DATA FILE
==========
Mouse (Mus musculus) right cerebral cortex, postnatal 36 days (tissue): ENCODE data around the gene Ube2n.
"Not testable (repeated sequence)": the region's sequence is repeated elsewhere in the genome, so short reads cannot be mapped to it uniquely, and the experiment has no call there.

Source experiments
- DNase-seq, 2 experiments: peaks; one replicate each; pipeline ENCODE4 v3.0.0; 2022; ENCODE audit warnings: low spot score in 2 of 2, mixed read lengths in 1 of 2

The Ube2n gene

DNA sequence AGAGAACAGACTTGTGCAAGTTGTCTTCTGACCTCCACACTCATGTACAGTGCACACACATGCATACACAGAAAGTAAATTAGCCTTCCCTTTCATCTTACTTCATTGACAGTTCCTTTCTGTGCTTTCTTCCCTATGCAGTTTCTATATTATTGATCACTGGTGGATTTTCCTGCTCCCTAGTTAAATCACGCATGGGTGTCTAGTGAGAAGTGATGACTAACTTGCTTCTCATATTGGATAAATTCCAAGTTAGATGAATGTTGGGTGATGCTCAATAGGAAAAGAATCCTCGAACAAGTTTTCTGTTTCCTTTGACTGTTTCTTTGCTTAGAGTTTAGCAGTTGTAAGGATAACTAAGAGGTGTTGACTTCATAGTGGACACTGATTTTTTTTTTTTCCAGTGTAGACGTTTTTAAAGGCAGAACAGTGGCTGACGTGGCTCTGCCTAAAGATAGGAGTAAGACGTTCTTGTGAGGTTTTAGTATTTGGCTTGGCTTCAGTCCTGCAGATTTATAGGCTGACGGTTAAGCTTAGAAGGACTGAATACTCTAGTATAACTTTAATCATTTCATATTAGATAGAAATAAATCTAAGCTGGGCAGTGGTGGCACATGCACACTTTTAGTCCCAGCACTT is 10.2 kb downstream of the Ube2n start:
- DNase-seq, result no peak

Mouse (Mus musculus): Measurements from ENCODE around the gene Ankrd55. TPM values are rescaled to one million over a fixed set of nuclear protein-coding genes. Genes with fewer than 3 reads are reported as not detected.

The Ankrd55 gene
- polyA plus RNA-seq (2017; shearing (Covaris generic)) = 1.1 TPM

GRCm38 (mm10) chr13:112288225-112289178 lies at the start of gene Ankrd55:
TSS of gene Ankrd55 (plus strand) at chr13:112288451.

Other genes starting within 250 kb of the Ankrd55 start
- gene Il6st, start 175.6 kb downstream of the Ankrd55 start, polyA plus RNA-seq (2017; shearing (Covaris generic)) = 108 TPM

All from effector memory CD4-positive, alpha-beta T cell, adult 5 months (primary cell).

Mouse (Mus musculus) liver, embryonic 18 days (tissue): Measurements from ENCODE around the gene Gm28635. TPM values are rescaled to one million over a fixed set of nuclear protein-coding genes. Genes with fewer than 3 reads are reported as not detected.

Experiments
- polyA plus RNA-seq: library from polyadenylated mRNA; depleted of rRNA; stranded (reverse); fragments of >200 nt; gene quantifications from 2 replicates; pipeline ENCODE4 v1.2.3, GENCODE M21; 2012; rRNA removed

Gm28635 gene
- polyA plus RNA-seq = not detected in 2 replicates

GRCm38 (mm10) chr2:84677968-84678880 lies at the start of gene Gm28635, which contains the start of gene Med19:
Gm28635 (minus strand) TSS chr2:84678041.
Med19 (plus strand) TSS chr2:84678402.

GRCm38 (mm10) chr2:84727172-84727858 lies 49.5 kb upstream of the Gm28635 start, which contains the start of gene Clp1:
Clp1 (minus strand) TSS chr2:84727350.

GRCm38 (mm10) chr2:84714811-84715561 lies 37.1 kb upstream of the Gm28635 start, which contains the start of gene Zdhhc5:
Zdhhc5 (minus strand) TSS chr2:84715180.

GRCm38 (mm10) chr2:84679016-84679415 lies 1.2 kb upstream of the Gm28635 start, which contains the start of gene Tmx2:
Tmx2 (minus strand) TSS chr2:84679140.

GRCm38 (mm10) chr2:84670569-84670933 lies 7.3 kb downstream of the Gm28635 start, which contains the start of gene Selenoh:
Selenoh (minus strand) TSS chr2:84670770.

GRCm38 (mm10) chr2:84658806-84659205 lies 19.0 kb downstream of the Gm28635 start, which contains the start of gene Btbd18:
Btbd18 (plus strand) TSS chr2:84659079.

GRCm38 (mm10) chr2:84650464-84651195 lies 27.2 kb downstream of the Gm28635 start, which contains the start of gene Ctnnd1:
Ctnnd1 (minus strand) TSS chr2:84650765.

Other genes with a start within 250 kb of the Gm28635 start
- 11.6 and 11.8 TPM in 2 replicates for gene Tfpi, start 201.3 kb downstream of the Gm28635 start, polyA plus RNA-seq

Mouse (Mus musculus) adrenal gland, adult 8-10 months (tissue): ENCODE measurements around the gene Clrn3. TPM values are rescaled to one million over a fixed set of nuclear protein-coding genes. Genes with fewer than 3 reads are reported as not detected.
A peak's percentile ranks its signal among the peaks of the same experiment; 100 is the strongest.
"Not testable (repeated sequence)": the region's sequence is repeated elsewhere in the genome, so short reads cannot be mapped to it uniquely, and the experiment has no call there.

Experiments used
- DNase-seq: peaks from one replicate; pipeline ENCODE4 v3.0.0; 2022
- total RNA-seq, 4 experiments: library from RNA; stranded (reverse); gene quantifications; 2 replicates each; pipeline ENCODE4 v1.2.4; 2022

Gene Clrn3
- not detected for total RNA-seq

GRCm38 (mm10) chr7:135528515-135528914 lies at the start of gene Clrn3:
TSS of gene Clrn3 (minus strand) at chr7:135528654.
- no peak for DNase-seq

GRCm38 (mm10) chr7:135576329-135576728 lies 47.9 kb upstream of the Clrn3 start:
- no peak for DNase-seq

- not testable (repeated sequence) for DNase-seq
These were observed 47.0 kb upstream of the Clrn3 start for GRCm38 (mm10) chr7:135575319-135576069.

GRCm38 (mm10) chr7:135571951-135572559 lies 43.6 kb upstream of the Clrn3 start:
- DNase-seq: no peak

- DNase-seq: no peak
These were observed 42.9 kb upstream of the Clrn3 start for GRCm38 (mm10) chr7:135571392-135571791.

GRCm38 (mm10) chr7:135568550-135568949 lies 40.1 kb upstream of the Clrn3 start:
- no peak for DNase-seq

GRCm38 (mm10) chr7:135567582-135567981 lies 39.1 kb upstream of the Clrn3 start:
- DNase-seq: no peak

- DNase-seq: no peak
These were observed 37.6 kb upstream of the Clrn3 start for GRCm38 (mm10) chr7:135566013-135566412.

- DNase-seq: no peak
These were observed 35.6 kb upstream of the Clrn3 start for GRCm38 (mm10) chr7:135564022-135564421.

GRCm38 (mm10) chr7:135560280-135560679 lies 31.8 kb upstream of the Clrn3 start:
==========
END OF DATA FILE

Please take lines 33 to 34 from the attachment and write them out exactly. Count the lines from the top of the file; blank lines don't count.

Btbd18 (plus strand) TSS chr2:84659079.

GRCm38 (mm10) chr2:84650464-84651195 lies 27.2 kb downstream of the Gm28635 start, which contains the start of gene Ctnnd1: